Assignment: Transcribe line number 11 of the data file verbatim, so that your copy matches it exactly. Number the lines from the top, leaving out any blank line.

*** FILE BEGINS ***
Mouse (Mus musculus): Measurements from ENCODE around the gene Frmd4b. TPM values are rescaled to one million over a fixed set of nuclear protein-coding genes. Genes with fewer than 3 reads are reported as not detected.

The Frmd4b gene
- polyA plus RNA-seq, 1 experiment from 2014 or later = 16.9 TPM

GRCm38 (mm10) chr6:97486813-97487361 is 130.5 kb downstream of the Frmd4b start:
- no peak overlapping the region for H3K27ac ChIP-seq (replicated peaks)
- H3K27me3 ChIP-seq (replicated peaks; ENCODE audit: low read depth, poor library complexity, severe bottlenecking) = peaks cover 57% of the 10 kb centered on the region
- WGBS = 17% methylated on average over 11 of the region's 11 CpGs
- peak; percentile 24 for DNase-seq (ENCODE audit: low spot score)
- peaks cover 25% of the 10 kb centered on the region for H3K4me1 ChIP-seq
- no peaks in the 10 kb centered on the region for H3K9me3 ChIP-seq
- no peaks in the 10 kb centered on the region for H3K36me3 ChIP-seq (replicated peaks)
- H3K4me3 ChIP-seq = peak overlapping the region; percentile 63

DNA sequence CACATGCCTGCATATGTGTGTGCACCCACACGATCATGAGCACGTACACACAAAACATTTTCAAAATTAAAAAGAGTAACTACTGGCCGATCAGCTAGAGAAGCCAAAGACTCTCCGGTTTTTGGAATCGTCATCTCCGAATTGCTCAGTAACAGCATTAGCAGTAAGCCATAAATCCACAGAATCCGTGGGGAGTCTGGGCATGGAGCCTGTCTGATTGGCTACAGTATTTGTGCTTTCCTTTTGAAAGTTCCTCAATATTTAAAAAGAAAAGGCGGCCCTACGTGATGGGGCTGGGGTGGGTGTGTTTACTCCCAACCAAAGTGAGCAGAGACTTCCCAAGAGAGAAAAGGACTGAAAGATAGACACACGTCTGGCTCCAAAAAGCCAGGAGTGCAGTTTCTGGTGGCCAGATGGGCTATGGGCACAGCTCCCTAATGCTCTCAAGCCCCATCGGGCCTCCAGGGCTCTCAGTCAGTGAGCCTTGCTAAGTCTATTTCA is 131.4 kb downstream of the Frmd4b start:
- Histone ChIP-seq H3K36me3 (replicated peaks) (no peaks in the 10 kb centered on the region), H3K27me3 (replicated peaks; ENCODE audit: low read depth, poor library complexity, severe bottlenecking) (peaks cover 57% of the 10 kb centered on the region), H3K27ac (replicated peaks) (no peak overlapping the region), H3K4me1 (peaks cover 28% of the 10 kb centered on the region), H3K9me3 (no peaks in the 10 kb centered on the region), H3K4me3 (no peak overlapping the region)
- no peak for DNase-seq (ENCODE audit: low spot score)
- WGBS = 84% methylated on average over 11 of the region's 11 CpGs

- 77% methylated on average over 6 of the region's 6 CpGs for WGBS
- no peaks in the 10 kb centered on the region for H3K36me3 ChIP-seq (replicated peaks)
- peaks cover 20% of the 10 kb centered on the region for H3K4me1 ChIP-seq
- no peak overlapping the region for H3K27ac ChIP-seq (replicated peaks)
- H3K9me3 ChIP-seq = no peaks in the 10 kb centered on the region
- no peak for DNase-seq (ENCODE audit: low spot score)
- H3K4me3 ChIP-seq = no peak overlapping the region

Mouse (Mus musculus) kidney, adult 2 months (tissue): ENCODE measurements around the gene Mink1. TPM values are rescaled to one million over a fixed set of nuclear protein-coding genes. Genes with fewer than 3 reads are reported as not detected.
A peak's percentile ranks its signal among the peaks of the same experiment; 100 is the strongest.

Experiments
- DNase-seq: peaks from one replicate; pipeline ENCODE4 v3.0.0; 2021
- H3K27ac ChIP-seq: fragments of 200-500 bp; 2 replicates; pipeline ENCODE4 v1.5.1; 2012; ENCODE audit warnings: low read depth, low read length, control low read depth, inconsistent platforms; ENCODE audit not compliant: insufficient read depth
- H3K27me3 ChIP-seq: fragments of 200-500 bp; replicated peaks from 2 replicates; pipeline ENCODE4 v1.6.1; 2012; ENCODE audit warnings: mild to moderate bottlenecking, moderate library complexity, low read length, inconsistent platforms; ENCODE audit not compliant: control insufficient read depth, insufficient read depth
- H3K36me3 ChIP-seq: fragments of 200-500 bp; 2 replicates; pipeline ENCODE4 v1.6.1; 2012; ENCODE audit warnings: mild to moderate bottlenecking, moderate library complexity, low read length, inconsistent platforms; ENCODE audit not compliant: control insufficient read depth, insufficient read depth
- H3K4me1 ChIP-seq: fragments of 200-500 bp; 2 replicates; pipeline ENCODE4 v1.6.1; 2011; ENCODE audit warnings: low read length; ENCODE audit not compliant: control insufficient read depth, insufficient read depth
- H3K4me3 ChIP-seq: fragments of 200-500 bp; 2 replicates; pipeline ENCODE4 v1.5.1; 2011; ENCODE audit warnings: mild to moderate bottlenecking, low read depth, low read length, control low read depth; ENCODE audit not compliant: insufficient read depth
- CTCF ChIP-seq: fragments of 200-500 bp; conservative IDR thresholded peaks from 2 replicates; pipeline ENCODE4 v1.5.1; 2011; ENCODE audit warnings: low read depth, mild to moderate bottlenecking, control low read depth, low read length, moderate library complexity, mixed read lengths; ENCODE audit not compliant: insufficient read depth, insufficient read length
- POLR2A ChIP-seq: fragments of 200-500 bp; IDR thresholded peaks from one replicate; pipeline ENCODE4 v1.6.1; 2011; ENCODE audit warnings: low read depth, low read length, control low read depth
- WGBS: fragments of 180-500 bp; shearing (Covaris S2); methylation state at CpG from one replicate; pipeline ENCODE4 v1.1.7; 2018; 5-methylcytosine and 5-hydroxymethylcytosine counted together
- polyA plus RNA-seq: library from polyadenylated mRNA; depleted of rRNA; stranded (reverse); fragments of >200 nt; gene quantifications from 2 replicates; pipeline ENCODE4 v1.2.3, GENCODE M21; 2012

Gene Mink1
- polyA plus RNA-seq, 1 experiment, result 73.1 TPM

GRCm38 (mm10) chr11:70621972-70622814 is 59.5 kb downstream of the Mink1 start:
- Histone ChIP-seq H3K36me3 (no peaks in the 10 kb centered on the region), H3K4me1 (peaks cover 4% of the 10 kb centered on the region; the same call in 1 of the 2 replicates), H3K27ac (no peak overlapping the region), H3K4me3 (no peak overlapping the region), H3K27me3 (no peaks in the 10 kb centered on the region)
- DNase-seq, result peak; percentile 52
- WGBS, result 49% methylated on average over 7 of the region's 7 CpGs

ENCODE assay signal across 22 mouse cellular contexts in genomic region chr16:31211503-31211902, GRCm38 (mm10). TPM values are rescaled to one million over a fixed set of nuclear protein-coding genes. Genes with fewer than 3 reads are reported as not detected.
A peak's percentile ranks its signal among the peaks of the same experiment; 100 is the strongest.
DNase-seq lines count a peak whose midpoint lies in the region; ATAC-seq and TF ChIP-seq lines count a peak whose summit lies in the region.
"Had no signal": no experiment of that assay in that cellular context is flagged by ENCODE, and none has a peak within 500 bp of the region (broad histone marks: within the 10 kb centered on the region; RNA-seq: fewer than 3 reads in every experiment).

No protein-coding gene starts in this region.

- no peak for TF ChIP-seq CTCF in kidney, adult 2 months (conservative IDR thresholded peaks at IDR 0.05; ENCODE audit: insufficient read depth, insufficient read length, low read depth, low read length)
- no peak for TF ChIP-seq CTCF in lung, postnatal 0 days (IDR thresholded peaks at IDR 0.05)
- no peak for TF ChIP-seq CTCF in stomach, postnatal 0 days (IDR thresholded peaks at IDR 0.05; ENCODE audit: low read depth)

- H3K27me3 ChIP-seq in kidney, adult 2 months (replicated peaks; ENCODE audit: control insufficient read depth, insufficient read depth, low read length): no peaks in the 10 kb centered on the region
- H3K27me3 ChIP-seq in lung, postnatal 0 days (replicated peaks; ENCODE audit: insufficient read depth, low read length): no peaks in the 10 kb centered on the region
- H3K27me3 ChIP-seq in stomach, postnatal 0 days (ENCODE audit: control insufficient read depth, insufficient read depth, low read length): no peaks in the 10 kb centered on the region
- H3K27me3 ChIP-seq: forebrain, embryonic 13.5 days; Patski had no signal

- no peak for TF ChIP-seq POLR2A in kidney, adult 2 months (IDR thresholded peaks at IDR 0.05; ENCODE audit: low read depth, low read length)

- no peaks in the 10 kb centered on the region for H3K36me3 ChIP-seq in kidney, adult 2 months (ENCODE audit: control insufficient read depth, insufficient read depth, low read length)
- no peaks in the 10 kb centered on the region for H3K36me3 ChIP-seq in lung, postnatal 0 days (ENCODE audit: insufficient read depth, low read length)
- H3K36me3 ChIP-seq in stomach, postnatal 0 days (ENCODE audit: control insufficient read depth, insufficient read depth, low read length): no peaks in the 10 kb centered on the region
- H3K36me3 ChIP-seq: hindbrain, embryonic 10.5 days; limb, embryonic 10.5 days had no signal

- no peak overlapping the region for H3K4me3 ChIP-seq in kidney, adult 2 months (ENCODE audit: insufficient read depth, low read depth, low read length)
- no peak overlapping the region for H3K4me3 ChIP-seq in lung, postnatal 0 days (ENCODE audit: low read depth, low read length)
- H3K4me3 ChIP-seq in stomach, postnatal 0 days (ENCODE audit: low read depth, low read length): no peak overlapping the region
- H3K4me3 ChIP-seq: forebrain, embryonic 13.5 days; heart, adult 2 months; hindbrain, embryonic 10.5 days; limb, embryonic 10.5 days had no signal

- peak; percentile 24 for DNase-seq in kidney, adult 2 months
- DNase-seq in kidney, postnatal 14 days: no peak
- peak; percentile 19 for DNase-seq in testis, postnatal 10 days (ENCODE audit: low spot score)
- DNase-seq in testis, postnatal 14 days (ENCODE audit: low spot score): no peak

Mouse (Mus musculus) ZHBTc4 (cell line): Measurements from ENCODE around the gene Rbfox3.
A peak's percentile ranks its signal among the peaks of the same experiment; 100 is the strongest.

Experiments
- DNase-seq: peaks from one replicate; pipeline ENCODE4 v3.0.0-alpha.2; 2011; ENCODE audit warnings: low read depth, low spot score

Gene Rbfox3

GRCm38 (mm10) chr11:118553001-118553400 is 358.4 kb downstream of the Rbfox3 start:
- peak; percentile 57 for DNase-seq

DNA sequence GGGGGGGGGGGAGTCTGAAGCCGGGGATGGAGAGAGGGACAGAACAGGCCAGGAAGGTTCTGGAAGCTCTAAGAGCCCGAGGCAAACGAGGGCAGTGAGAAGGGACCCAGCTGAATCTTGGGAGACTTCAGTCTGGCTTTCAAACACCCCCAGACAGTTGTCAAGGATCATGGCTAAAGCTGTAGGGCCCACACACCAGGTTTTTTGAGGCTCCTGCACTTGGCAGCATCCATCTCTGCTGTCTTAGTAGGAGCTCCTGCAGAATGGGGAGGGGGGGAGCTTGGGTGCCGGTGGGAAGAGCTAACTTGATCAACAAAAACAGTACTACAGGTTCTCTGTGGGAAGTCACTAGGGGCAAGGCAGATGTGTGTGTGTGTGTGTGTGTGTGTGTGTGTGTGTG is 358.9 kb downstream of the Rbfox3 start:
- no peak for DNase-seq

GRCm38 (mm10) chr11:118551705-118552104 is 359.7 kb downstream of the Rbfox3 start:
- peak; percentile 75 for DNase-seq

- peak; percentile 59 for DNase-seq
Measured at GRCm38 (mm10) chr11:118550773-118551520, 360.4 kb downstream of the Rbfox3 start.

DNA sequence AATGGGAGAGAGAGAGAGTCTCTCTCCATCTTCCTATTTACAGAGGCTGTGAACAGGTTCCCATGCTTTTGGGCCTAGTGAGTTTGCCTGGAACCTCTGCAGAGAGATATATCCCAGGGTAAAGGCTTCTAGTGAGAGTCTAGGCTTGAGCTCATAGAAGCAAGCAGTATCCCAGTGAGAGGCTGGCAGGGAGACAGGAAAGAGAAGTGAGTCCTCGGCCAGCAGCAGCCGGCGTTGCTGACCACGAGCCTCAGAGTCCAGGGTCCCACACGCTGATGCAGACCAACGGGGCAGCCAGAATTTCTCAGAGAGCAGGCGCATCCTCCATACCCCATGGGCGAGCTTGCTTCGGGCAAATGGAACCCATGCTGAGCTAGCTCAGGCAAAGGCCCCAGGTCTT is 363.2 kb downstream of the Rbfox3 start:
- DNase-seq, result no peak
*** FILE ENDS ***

- no peaks in the 10 kb centered on the region for H3K36me3 ChIP-seq (replicated peaks)